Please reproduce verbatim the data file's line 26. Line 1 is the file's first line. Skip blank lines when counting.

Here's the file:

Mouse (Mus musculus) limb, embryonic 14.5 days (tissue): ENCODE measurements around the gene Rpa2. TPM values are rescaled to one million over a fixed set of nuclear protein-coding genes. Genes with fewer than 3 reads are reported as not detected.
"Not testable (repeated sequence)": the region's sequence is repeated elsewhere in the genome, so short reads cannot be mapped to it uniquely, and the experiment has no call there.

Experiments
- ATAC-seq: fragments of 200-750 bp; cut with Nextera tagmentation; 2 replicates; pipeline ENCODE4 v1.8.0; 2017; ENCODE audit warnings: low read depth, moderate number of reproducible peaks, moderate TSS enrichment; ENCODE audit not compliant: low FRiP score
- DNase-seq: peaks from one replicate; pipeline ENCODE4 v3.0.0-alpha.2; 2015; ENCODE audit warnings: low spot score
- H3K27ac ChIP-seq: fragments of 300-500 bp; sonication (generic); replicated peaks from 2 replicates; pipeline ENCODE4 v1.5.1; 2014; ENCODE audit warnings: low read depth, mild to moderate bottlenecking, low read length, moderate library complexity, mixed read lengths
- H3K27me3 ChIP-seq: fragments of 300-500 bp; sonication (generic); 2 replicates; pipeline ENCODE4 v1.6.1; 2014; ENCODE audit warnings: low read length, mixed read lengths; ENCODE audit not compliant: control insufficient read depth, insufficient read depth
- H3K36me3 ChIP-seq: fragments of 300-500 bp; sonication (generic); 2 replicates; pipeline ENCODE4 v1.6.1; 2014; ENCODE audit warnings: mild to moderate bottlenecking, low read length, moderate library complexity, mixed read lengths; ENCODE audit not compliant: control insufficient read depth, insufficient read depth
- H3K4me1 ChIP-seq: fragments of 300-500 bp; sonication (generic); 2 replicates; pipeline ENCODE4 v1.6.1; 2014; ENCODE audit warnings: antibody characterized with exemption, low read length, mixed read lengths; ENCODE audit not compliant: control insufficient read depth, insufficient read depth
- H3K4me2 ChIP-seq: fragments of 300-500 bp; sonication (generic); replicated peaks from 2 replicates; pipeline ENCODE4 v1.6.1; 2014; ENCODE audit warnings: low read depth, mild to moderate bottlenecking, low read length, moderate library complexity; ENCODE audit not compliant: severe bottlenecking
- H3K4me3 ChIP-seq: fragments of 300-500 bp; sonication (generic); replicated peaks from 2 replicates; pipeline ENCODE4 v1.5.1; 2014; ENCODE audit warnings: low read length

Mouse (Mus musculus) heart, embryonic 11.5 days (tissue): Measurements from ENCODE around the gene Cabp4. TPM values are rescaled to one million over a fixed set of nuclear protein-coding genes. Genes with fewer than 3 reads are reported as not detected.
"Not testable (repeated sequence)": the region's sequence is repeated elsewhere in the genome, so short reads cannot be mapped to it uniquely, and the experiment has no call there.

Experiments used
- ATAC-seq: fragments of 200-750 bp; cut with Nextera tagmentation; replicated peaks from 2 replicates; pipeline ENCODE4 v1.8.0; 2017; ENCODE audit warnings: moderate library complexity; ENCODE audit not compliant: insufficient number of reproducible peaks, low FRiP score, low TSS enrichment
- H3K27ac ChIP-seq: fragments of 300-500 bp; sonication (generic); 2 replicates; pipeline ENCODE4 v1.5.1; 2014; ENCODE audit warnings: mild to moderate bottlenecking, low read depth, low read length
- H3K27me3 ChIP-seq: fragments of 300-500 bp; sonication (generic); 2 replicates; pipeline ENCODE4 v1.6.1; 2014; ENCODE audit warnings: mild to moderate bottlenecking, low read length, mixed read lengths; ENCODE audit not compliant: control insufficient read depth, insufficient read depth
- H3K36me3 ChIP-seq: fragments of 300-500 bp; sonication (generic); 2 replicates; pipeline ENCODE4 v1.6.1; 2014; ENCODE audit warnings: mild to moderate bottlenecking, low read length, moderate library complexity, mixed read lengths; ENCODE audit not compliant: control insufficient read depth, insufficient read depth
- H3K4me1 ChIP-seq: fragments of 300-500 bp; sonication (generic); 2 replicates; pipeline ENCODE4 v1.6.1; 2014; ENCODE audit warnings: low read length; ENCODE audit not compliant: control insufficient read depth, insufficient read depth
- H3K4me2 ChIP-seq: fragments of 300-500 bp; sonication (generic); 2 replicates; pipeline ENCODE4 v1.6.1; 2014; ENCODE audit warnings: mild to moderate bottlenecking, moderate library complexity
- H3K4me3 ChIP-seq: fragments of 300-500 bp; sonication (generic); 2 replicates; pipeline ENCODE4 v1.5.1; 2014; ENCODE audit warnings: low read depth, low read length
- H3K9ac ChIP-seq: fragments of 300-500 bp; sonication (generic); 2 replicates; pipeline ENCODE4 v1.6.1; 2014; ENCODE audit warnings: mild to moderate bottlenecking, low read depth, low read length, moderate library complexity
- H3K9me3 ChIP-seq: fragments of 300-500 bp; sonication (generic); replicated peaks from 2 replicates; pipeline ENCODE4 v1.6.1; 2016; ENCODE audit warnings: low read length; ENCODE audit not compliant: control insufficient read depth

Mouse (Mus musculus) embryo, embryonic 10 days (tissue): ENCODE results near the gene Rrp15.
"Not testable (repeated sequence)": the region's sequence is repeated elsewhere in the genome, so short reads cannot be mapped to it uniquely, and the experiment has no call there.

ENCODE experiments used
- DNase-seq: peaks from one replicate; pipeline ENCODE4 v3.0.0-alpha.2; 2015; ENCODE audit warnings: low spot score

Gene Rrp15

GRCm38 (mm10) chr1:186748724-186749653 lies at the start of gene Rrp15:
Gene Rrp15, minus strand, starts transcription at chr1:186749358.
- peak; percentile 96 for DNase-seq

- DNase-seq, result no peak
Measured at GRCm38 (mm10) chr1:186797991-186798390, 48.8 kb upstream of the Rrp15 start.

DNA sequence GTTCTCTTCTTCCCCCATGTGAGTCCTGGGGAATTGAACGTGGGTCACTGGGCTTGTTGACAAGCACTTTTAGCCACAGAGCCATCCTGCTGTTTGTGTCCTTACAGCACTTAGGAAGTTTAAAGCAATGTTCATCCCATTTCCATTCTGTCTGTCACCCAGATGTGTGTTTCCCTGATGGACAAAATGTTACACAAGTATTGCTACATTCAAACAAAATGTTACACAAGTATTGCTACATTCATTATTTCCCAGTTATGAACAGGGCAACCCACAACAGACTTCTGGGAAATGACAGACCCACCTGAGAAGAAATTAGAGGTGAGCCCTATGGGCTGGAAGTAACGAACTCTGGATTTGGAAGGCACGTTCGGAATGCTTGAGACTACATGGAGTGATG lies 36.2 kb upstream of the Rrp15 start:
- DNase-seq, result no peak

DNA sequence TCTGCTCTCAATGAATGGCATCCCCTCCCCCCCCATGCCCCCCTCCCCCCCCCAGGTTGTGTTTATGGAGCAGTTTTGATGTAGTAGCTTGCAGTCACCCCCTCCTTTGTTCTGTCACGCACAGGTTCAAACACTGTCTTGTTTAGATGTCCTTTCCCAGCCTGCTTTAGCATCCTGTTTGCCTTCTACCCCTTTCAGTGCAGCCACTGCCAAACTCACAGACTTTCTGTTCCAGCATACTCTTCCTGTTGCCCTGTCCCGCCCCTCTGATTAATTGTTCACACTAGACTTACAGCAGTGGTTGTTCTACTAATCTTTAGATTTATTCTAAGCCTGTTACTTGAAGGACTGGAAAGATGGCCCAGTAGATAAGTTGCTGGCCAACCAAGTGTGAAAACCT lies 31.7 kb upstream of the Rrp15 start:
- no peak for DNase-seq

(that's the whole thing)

ENCODE experiments used